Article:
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Details of Grant 

EPSRC Reference: EP/R013705/1
Title: Meeting the Sensitivity Grand Challenges in Pulsed Electron Magnetic Resonance
Principal Investigator: Smith, Dr G
Other Investigators:
Lovett, Dr JE Schwarz-Linek, Dr U Keeble, Dr DJ
Robertson, Dr DA Bode, Dr B E Norman, Dr DG
Pliotas, Dr C
Researcher Co-Investigators:
Dr H El Mkami Dr RI Hunter
Project Partners:
Thomas Keating Ltd
Department: Physics and Astronomy
Organisation: University of St Andrews
Scheme: Standard Research
Starts: 01 December 2017 Ends: 30 November 2020 Value (£): 758,100
EPSRC Research Topic Classifications:
Instrumentation Eng. & Dev.
EPSRC Industrial Sector Classifications:
R&D
Related Grants:
Panel History:
Panel DatePanel NameOutcome
25 Oct 2017 EPSRC Physical Sciences - October 2017 Announced
Summary on Grant Application Form
Summary

This instrument development project seeks to substantially and dramatically increase the sensitivity and time resolution and capability of electron paramagnetic resonance (EPR) spectrometers and to demonstrate a major impact across biology, chemistry, physics and materials science.

One of the fundamental quantum mechanical rules governing the basic structure and organisation of matter, is that electrons like to pair up. However, in many materials there are unpaired electrons left over from this pairing process. Such systems are known as paramagnetic and examples include radicals, many types of metal atoms, and defects in crystals. The reactivity of any given unpaired electron strongly depends on its local atomic environment. Some radicals are so reactive that they are able to tear electrons from any nearby molecules and initiate a destructive cascade of reactions. Indeed, it is the accumulated damage from such free radicals within the body that is believed to underlie our aging process, despite the body evolving many defense mechanisms. Measurements of free radicals in the blood can be health indicators. Other paramagnets can be relatively stable and highly beneficial. Transient paramagnetic species are involved in closely regulated reactions in huge numbers of biological processes. Much of the UK's chemical industry depends on the use of radicals and transition metals to initiate and promote catalytic reactions. Paramagnetic defects in crystals, thin films or at interfaces can determine or strongly affect a material's electronic, magnetic, optical, chemical and mechanical properties and are hugely important in the UK's material science and electronics industries. The sensitivity of NMR or MRI experiments can be dramatically increased by making electron spins interact with local nuclei.

Even in systems where there are no naturally occurring unpaired electrons, molecular biologists have developed ways to routinely add free radical (electron) spin labels at specific sites within biomolecules, which can be used as "molecular spies" to understand reactions, interactions, large-scale structure and fast dynamics with a precision not possible with other techniques. Characterisation of such structures and processes can underpin the understanding of the mechanisms behind disease and the development of new drugs.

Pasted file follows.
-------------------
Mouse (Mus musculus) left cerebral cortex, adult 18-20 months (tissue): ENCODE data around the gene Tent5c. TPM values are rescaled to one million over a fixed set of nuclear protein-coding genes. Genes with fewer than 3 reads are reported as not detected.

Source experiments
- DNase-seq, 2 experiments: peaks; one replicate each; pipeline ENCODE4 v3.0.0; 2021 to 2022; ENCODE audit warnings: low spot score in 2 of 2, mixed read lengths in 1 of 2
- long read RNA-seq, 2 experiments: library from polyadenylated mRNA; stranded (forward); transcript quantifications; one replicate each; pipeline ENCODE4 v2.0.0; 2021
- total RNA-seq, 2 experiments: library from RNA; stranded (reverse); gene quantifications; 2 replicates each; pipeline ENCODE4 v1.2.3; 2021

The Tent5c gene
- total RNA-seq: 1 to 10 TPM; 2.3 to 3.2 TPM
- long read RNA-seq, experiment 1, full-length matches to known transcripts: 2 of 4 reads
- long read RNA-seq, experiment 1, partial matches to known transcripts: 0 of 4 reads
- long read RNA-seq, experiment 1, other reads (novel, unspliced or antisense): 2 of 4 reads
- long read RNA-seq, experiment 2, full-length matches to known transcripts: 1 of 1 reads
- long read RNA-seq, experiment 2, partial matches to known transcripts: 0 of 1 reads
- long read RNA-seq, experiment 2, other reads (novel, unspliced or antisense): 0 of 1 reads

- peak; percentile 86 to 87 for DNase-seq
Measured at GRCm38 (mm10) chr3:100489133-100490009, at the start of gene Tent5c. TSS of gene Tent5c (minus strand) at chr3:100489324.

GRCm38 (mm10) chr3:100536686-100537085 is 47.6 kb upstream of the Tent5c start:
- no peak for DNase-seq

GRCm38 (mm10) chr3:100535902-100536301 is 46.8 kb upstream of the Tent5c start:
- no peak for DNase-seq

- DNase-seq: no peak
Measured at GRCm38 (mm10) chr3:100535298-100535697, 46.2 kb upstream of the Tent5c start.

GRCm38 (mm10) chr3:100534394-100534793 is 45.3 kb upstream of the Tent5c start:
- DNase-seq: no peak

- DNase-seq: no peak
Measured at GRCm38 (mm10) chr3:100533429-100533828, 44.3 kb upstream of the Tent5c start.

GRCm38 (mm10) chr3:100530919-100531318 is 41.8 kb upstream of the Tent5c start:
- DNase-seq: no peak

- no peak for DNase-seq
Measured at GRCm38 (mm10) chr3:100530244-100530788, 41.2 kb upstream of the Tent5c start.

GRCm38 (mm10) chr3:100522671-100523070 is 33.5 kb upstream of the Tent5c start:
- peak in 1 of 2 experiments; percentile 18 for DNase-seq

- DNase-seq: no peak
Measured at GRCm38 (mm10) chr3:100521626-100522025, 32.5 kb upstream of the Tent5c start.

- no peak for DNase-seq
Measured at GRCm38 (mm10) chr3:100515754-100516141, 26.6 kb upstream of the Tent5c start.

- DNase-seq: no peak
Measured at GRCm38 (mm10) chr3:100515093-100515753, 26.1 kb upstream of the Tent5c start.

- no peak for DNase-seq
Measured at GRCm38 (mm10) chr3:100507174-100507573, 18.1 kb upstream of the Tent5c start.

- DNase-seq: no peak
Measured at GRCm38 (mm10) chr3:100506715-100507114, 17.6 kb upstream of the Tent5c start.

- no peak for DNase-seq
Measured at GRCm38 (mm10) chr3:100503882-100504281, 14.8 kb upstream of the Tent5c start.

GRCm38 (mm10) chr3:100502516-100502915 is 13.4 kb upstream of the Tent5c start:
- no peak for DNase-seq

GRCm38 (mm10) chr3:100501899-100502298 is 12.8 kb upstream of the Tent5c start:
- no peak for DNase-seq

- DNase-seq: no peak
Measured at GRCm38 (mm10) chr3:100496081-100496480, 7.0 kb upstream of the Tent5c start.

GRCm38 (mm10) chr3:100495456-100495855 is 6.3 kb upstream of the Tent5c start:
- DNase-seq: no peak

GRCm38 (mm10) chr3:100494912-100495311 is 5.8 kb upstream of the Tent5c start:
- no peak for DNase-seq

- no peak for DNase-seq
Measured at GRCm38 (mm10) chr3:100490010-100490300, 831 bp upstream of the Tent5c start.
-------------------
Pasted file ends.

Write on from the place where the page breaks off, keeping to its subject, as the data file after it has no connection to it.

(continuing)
The most important tool in studying and understanding these systems is pulsed electron paramagnetic resonance. This technique involves placing a paramagnetic sample in a large magnetic field and illuminating it with a carefully controlled sequence of rapid high power microwave pulses and monitoring the response of the sample. Until relatively recently, it was widely believed there was little scope to significantly improve the sensitivity of pulsed EPR instruments. Yet ten years ago we demonstrated a significant increase by a factor of between 15 and 30 in concentration sensitivity for common measurements. Today, commercial instruments have nearly but still not caught up. This project now seeks to further increase sensitivity, by another factor of 30. This increase will be achieved by taking advantage of recent advances in fast electronics and by modifying an existing state-of-the-art system using techniques that we have already demonstrated in many proof-of-principle experiments. This would be a major advance, particularly for molecular biology, as for the first time it would allow spin-labeled protein systems to be investigated at natural (in-cell) protein concentrations using electron magnetic resonance. There are also many important electronic, materials and catalytic systems, which involve paramagnetic centres in thin films or at interfaces where sensitivity is paramount.

To maximise the impact of the instrument development, the project is linked to a large number of applications and methodology development programmes, with a wide range of local collaborators and co-investigators.

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Organisation Website: http://www.st-and.ac.uk